Can Arable Be Permacultural?

My presentation will be based on outlining the concept of “arable permaculture” and will also include a brief introduction to my field work at New Gokul Farm.

Permaculture is often considered the antithesis of tillage, cultivation and indeed arable farming in general. Hemenway, for example, sees agriculture as intrinsically unsustainable (“Is Sustainable Agriculture an Oxymoron?”) both before and after the industrial revolution, and regularly promotes a paradigmatic shift from “agriculture to permaculture”. My main contention is that arable farming is potentially compatible with permaculture and that the latter can provide an alternative and sustainable approach to practicing the former.

Permaculture’s objective has been defined as “the conscious design and maintenance of agriculturally productive ecosystems which have the diversity, stability and resilience of natural ecosystems”. The arable permaculture system should differ from other permaculture systems by virtue of being characterised by a different ecology, one which is dominated by domesticated annuals, grassland and herbivores, whilst remaining consistent with the above definition.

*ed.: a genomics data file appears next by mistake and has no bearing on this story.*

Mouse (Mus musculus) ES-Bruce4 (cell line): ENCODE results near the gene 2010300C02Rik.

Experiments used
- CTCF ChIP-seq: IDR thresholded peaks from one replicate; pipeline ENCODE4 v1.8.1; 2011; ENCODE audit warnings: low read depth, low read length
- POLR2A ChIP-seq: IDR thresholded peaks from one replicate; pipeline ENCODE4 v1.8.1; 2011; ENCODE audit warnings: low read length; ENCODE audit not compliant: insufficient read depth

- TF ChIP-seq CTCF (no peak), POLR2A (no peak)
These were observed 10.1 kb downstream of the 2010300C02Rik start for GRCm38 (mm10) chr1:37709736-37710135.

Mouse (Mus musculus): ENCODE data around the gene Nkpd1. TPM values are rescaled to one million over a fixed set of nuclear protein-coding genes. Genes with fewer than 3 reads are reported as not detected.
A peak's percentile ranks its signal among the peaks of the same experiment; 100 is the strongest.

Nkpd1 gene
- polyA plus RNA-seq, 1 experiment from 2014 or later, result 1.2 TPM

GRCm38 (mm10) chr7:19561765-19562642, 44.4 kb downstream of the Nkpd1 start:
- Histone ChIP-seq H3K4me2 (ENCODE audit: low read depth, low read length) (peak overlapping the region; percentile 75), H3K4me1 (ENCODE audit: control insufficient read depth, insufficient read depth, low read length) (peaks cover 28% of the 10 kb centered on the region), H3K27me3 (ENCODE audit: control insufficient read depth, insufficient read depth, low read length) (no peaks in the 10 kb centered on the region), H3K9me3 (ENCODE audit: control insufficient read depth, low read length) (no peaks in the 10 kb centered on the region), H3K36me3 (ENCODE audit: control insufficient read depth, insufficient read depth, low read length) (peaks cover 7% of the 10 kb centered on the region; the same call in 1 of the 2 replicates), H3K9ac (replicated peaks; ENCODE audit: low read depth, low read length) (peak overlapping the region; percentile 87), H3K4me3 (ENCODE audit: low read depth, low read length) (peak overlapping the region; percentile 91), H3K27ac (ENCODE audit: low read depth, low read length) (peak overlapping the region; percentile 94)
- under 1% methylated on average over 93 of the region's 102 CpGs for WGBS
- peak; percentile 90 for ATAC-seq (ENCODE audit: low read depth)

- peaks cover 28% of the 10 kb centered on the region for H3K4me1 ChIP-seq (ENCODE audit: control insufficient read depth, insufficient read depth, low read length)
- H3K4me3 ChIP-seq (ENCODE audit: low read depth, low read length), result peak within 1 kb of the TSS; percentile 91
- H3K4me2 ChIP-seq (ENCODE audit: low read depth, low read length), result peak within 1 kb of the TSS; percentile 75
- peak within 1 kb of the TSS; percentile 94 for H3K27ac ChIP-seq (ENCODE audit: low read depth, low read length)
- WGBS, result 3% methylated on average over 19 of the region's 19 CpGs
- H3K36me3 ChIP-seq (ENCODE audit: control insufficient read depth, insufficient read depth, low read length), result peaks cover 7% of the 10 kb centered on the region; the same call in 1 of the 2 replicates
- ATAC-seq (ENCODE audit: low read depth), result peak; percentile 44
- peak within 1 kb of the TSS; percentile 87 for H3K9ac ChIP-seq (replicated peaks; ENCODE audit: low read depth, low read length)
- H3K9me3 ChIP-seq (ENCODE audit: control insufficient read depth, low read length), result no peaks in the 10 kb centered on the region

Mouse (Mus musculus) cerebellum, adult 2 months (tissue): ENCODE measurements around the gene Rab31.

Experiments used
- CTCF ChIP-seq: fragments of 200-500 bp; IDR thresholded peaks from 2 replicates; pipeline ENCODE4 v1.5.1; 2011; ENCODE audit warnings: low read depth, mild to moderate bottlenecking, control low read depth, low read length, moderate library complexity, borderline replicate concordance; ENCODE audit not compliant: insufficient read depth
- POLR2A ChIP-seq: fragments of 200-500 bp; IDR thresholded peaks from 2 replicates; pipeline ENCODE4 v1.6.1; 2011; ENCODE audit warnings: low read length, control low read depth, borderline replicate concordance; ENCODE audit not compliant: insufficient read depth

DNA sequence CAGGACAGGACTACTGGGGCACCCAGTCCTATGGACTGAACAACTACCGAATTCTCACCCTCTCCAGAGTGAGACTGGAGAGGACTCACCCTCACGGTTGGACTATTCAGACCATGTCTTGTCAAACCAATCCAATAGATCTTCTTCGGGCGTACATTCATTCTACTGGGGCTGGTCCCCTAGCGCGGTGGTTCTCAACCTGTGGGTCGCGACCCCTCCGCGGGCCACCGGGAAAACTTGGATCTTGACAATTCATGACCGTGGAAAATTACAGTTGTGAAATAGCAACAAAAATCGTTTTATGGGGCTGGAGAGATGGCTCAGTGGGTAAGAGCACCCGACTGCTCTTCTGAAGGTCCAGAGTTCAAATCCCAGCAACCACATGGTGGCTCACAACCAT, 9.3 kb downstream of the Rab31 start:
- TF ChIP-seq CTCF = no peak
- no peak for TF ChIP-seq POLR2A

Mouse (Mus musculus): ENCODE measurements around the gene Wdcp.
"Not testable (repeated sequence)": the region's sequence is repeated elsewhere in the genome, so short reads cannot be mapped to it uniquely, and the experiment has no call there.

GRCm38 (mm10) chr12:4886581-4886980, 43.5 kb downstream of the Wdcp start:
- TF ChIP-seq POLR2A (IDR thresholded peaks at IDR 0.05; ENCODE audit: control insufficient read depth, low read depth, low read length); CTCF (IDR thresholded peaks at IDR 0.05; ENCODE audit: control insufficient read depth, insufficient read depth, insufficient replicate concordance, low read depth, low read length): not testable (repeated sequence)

The field methodology I have developed at New Gokul is guided by permaculture principles and design methods. The presentation will outline the basic principles and methods applied on the field. In particular, it will discuss the role played by grains and legumes and contrast it with other approaches to the cultivation of these crops, from conventional to organic.  

I would like the presentation to include an interactive element.


I have a background in world religions and classical philosophy, specializing in the ancient Indian traditions. I am a Researcher and part-time farmer whose interests include permaculture, agro-ecology, organic farming, urban horticulture and traditional farming systems from around the world. I manage a charity urban gardening project in London and farm with oxen at New Gokul, Hertfordshire. I am undertaking postgraduate research at the Centre for Agroecology, Water and Resilience at Coventry University located at Ryton Organic Gardens in Warwickshire.


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